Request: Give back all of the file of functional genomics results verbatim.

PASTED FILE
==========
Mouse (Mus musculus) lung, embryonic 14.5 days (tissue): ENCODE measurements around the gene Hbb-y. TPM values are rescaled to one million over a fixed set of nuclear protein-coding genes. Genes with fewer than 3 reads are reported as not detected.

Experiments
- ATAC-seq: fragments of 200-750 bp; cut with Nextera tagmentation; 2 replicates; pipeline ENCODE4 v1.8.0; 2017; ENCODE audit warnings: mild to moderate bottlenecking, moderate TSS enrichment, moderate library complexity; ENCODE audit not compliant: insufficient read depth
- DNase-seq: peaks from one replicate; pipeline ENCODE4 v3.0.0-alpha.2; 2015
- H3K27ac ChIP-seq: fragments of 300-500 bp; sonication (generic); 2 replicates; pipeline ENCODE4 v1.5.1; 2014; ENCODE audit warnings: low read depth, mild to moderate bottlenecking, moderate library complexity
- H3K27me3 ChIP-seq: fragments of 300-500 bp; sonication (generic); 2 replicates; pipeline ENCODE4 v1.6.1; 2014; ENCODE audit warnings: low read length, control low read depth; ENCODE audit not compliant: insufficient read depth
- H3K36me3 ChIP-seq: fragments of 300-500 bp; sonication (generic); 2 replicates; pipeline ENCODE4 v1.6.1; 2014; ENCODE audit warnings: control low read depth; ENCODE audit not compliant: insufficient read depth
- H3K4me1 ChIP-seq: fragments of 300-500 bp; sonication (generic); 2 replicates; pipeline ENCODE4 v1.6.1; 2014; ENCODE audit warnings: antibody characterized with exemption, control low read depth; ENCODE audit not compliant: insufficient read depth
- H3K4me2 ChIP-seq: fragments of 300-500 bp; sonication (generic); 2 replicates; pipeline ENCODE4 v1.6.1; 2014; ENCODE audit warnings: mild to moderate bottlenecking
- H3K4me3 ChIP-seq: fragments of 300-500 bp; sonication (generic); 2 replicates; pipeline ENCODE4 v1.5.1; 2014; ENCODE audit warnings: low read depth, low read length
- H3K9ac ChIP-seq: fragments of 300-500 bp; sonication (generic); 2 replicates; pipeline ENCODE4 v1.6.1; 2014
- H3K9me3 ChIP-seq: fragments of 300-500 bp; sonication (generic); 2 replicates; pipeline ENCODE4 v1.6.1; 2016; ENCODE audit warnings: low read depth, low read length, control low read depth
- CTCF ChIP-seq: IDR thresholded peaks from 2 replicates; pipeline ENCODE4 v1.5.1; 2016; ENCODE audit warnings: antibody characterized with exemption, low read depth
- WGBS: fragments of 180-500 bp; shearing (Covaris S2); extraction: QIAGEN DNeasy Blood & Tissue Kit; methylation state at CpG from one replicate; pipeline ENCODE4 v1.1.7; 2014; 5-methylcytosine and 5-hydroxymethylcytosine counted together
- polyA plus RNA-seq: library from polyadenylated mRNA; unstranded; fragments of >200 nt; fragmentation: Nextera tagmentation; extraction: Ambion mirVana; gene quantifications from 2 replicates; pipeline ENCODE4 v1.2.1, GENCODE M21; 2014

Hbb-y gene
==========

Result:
Mouse (Mus musculus) lung, embryonic 14.5 days (tissue): ENCODE measurements around the gene Hbb-y. TPM values are rescaled to one million over a fixed set of nuclear protein-coding genes. Genes with fewer than 3 reads are reported as not detected.

Experiments
- ATAC-seq: fragments of 200-750 bp; cut with Nextera tagmentation; 2 replicates; pipeline ENCODE4 v1.8.0; 2017; ENCODE audit warnings: mild to moderate bottlenecking, moderate TSS enrichment, moderate library complexity; ENCODE audit not compliant: insufficient read depth
- DNase-seq: peaks from one replicate; pipeline ENCODE4 v3.0.0-alpha.2; 2015
- H3K27ac ChIP-seq: fragments of 300-500 bp; sonication (generic); 2 replicates; pipeline ENCODE4 v1.5.1; 2014; ENCODE audit warnings: low read depth, mild to moderate bottlenecking, moderate library complexity
- H3K27me3 ChIP-seq: fragments of 300-500 bp; sonication (generic); 2 replicates; pipeline ENCODE4 v1.6.1; 2014; ENCODE audit warnings: low read length, control low read depth; ENCODE audit not compliant: insufficient read depth
- H3K36me3 ChIP-seq: fragments of 300-500 bp; sonication (generic); 2 replicates; pipeline ENCODE4 v1.6.1; 2014; ENCODE audit warnings: control low read depth; ENCODE audit not compliant: insufficient read depth
- H3K4me1 ChIP-seq: fragments of 300-500 bp; sonication (generic); 2 replicates; pipeline ENCODE4 v1.6.1; 2014; ENCODE audit warnings: antibody characterized with exemption, control low read depth; ENCODE audit not compliant: insufficient read depth
- H3K4me2 ChIP-seq: fragments of 300-500 bp; sonication (generic); 2 replicates; pipeline ENCODE4 v1.6.1; 2014; ENCODE audit warnings: mild to moderate bottlenecking
- H3K4me3 ChIP-seq: fragments of 300-500 bp; sonication (generic); 2 replicates; pipeline ENCODE4 v1.5.1; 2014; ENCODE audit warnings: low read depth, low read length
- H3K9ac ChIP-seq: fragments of 300-500 bp; sonication (generic); 2 replicates; pipeline ENCODE4 v1.6.1; 2014
- H3K9me3 ChIP-seq: fragments of 300-500 bp; sonication (generic); 2 replicates; pipeline ENCODE4 v1.6.1; 2016; ENCODE audit warnings: low read depth, low read length, control low read depth
- CTCF ChIP-seq: IDR thresholded peaks from 2 replicates; pipeline ENCODE4 v1.5.1; 2016; ENCODE audit warnings: antibody characterized with exemption, low read depth
- WGBS: fragments of 180-500 bp; shearing (Covaris S2); extraction: QIAGEN DNeasy Blood & Tissue Kit; methylation state at CpG from one replicate; pipeline ENCODE4 v1.1.7; 2014; 5-methylcytosine and 5-hydroxymethylcytosine counted together
- polyA plus RNA-seq: library from polyadenylated mRNA; unstranded; fragments of >200 nt; fragmentation: Nextera tagmentation; extraction: Ambion mirVana; gene quantifications from 2 replicates; pipeline ENCODE4 v1.2.1, GENCODE M21; 2014

Hbb-y gene